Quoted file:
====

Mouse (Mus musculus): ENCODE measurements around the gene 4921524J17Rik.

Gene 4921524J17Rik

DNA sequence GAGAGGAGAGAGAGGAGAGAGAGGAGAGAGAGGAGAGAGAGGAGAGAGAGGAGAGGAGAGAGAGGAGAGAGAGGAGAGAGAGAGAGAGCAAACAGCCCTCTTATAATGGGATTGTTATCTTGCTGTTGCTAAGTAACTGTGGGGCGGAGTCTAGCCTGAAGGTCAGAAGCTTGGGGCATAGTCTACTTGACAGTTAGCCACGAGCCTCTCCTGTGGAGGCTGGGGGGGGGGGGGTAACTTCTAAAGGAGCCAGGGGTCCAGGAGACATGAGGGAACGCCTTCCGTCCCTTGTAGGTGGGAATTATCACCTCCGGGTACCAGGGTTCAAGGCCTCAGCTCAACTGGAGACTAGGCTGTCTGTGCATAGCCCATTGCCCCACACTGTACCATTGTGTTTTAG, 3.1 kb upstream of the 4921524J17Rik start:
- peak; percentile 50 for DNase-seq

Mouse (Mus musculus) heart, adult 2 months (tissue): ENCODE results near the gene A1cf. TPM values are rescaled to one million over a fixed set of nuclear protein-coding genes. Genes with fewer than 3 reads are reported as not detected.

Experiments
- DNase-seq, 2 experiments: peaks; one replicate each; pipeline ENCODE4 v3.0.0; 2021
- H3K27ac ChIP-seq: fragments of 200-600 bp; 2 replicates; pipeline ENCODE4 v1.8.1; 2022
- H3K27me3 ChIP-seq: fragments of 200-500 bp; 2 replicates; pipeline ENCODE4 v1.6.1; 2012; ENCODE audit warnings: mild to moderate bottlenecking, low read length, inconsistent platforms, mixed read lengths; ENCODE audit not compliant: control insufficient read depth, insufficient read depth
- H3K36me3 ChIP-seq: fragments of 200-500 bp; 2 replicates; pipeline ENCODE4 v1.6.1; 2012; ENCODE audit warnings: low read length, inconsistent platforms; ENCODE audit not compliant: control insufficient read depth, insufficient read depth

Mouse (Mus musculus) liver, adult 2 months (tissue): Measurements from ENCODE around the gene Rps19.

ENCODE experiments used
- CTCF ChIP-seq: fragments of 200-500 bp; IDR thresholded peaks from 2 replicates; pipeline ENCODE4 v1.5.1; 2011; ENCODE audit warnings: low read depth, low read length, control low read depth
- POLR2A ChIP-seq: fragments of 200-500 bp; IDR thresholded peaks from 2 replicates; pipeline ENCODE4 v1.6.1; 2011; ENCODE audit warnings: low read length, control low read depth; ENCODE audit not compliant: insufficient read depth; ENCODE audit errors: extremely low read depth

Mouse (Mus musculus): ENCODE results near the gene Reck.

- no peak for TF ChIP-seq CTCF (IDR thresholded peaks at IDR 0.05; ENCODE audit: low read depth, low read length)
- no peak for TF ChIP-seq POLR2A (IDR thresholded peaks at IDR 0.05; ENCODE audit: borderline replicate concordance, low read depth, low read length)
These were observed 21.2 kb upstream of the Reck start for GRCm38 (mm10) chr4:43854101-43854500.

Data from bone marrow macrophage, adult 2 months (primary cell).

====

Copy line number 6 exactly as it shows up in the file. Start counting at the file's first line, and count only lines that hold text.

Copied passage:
Experiments